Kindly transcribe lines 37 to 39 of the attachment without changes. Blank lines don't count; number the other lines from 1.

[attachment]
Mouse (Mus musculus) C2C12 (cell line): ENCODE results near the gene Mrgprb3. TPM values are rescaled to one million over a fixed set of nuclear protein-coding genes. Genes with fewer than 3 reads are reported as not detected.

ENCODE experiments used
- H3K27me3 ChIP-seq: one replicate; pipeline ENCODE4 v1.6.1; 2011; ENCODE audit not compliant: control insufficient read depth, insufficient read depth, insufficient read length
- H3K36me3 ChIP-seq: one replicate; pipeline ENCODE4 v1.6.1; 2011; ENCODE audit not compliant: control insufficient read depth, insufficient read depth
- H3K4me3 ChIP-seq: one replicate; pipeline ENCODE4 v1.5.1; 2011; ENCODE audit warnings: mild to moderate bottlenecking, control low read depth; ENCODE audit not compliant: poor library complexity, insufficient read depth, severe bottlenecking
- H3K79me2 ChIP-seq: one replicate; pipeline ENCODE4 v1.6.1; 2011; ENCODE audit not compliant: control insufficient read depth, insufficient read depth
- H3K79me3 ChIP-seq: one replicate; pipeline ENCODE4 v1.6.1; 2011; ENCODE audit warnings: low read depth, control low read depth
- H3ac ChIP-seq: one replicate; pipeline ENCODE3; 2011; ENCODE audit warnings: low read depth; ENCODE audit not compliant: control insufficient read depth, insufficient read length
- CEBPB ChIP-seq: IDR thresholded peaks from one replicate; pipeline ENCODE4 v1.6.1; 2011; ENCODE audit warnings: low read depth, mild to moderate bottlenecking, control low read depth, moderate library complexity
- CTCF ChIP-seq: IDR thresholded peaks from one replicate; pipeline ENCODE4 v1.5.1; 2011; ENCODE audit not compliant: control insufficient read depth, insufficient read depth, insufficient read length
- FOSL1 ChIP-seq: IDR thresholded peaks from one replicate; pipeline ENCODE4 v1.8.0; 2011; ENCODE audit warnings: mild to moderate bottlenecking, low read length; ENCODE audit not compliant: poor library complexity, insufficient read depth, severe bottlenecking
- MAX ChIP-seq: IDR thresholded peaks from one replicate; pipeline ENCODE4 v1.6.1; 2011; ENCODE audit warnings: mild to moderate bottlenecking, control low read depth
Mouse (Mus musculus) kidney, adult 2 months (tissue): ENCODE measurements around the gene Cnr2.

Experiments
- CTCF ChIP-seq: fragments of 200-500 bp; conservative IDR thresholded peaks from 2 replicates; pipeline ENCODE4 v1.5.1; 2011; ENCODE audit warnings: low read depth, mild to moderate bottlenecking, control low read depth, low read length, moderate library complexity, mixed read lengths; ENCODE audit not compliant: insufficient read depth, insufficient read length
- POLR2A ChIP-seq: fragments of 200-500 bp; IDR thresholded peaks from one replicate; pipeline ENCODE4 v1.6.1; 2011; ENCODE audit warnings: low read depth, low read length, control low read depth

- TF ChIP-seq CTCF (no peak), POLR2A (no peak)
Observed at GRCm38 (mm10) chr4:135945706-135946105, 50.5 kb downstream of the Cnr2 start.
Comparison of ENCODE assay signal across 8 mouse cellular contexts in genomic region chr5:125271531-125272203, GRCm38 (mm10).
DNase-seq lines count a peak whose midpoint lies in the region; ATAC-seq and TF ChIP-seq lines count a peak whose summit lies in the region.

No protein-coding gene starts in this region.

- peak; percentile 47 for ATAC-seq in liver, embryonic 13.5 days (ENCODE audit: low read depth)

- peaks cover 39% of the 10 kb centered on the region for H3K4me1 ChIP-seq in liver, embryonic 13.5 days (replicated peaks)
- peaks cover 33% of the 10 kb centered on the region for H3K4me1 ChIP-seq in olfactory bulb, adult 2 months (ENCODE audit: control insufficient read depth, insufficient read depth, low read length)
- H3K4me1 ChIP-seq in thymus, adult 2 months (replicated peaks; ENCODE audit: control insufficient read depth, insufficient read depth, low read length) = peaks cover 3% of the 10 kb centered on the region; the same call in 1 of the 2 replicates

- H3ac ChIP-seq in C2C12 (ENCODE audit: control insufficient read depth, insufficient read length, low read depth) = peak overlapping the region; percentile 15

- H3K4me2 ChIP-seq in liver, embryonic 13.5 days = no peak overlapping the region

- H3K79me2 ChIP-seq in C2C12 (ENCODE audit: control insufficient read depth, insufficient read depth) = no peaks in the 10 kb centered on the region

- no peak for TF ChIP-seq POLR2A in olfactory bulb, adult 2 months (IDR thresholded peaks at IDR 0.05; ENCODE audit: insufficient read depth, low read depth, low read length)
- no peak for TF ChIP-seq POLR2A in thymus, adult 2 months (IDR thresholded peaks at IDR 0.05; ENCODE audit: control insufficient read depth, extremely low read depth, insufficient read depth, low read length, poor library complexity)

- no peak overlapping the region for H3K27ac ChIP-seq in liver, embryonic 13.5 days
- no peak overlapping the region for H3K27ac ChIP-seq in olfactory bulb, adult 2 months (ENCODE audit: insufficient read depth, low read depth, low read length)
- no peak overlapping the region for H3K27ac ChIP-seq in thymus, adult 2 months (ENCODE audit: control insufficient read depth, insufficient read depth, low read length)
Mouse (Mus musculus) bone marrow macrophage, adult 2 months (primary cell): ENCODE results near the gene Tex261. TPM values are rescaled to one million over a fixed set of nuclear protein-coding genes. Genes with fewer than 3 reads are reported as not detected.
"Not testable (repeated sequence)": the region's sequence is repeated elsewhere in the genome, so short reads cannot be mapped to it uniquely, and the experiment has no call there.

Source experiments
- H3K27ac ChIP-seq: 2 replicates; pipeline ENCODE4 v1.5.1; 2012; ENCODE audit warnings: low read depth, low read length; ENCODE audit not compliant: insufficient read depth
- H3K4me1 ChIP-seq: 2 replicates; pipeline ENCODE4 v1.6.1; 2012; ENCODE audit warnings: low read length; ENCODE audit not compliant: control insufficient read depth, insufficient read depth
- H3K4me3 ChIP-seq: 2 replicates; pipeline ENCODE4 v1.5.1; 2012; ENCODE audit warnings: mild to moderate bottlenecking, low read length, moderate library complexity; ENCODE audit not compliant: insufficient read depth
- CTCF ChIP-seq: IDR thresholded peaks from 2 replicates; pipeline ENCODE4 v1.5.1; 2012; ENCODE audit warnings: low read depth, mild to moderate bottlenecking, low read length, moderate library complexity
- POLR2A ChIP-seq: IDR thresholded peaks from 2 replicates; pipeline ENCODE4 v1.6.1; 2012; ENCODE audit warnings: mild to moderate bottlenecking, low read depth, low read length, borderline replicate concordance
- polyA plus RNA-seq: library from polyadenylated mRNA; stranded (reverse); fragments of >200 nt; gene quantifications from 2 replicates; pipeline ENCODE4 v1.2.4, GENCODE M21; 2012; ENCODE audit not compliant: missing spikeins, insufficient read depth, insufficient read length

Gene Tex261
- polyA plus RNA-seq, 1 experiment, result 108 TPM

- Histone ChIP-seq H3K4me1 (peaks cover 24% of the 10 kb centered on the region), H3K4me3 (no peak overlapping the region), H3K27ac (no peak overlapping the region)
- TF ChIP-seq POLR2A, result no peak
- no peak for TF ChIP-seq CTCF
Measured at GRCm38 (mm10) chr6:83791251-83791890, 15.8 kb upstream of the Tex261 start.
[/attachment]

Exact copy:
- H3K27ac ChIP-seq: 2 replicates; pipeline ENCODE4 v1.5.1; 2012; ENCODE audit warnings: low read depth, low read length; ENCODE audit not compliant: insufficient read depth
- H3K4me1 ChIP-seq: 2 replicates; pipeline ENCODE4 v1.6.1; 2012; ENCODE audit warnings: low read length; ENCODE audit not compliant: control insufficient read depth, insufficient read depth
- H3K4me3 ChIP-seq: 2 replicates; pipeline ENCODE4 v1.5.1; 2012; ENCODE audit warnings: mild to moderate bottlenecking, low read length, moderate library complexity; ENCODE audit not compliant: insufficient read depth